The problem with not sitting down to eat is that it often spirals into demanding picky eaters, not to mention that it is a pretty big choking hazard. And, while, I know how and why its important for kids to be seated appropriately for meals, I also know first hand as a mom that the wiggly bodies and constant fleeing from the table can be utterly frustrating!

So, let’s talk about how to keep your kid properly seated for a meal, so that he or she can eat safely without it turning into an epic battle. Make sure to check out the end of this post for a hot off the press new “How to Keep Your Kid Seated at the Table” printable, so you won’t miss a step!

What should you do if your child can’t (or won’t) sit still at mealtimes?

There are actually a couple of different ways to handle this, depending on your child’s age. If your child is under three, I would highly recommend a strapped booster seat or even a high chair if they still fit in it appropriately. If you’ve already left booster seats and high chairs behind, I will tell you that it is worth every effort to bring them back into your child’s life. Most toddlers don’t have the attention span or interest in eating long enough to sit still, and you will be fighting a losing battle until you can start the meal in a strapped position. If you want to know about how and when to move out of the highchair and into a booster check out: How to Start Good Eating Habits.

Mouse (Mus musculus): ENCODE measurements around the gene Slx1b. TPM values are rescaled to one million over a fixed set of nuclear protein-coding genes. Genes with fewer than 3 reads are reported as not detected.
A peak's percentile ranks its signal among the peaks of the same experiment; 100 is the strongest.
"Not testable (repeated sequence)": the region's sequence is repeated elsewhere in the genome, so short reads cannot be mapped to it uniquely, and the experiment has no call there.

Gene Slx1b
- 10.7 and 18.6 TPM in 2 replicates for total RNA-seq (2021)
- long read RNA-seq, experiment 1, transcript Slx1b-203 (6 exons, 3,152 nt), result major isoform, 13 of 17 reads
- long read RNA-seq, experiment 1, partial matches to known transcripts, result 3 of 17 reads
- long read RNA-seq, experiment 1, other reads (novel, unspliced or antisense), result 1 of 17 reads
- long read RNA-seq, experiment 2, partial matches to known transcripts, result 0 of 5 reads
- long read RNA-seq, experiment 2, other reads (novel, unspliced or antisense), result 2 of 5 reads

Step #1: Bring back the booster! Or, at least consider it…